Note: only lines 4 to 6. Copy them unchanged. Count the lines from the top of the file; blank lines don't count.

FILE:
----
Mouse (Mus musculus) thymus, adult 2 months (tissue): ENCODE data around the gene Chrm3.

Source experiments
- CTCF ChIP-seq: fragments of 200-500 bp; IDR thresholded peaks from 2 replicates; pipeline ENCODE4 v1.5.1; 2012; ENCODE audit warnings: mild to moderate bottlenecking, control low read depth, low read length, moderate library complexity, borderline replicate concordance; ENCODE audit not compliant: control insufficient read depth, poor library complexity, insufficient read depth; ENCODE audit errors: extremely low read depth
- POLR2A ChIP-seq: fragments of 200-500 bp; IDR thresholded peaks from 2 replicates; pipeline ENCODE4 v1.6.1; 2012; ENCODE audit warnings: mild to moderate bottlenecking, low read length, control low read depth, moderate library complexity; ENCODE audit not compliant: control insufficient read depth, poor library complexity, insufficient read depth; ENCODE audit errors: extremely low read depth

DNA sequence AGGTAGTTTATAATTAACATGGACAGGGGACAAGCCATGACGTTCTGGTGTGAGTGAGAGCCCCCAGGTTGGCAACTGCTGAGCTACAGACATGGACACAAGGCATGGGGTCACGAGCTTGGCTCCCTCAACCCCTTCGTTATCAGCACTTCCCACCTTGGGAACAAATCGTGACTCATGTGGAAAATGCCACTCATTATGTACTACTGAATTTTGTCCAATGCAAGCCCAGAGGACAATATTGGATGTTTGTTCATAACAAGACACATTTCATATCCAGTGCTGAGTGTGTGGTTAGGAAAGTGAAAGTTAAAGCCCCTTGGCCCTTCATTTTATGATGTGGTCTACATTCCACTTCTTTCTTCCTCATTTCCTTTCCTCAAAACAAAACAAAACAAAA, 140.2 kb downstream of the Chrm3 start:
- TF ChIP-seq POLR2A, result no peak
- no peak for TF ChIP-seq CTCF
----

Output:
- POLR2A ChIP-seq: fragments of 200-500 bp; IDR thresholded peaks from 2 replicates; pipeline ENCODE4 v1.6.1; 2012; ENCODE audit warnings: mild to moderate bottlenecking, low read length, control low read depth, moderate library complexity; ENCODE audit not compliant: control insufficient read depth, poor library complexity, insufficient read depth; ENCODE audit errors: extremely low read depth

DNA sequence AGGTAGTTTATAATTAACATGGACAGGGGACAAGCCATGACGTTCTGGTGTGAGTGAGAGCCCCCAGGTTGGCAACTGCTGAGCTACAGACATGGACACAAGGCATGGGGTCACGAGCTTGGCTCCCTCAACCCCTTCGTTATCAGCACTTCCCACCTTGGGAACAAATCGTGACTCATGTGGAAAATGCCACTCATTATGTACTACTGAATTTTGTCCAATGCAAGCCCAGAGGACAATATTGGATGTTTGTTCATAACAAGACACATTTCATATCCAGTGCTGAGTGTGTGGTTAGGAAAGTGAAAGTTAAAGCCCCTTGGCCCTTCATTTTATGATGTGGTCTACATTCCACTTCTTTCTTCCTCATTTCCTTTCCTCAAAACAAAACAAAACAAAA, 140.2 kb downstream of the Chrm3 start:
- TF ChIP-seq POLR2A, result no peak